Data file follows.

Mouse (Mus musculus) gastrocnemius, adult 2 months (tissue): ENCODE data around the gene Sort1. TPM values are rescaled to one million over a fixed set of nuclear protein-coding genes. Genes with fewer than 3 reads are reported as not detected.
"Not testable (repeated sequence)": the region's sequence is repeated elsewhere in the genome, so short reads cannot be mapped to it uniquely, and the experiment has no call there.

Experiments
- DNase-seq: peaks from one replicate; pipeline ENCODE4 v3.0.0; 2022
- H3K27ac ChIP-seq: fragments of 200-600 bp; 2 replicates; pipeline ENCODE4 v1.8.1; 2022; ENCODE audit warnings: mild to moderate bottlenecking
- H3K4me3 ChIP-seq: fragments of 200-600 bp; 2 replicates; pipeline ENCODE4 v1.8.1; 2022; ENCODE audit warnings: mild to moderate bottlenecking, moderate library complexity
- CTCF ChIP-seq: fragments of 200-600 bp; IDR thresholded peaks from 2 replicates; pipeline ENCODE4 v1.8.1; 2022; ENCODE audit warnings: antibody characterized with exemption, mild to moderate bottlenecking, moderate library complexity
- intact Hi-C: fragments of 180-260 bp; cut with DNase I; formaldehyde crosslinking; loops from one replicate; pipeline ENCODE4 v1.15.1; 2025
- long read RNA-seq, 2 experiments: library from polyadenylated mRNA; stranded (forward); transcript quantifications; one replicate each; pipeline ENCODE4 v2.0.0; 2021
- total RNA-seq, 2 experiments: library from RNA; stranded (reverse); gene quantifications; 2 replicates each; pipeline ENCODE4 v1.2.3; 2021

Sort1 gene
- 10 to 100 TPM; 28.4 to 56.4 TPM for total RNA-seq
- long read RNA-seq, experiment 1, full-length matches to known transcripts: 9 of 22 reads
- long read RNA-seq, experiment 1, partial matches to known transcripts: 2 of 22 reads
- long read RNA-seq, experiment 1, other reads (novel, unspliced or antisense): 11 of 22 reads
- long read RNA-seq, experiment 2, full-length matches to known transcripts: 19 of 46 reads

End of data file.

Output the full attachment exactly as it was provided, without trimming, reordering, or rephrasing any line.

Mouse (Mus musculus) gastrocnemius, adult 2 months (tissue): ENCODE data around the gene Sort1. TPM values are rescaled to one million over a fixed set of nuclear protein-coding genes. Genes with fewer than 3 reads are reported as not detected.
"Not testable (repeated sequence)": the region's sequence is repeated elsewhere in the genome, so short reads cannot be mapped to it uniquely, and the experiment has no call there.

Experiments
- DNase-seq: peaks from one replicate; pipeline ENCODE4 v3.0.0; 2022
- H3K27ac ChIP-seq: fragments of 200-600 bp; 2 replicates; pipeline ENCODE4 v1.8.1; 2022; ENCODE audit warnings: mild to moderate bottlenecking
- H3K4me3 ChIP-seq: fragments of 200-600 bp; 2 replicates; pipeline ENCODE4 v1.8.1; 2022; ENCODE audit warnings: mild to moderate bottlenecking, moderate library complexity
- CTCF ChIP-seq: fragments of 200-600 bp; IDR thresholded peaks from 2 replicates; pipeline ENCODE4 v1.8.1; 2022; ENCODE audit warnings: antibody characterized with exemption, mild to moderate bottlenecking, moderate library complexity
- intact Hi-C: fragments of 180-260 bp; cut with DNase I; formaldehyde crosslinking; loops from one replicate; pipeline ENCODE4 v1.15.1; 2025
- long read RNA-seq, 2 experiments: library from polyadenylated mRNA; stranded (forward); transcript quantifications; one replicate each; pipeline ENCODE4 v2.0.0; 2021
- total RNA-seq, 2 experiments: library from RNA; stranded (reverse); gene quantifications; 2 replicates each; pipeline ENCODE4 v1.2.3; 2021

Sort1 gene
- 10 to 100 TPM; 28.4 to 56.4 TPM for total RNA-seq
- long read RNA-seq, experiment 1, full-length matches to known transcripts: 9 of 22 reads
- long read RNA-seq, experiment 1, partial matches to known transcripts: 2 of 22 reads
- long read RNA-seq, experiment 1, other reads (novel, unspliced or antisense): 11 of 22 reads
- long read RNA-seq, experiment 2, full-length matches to known transcripts: 19 of 46 reads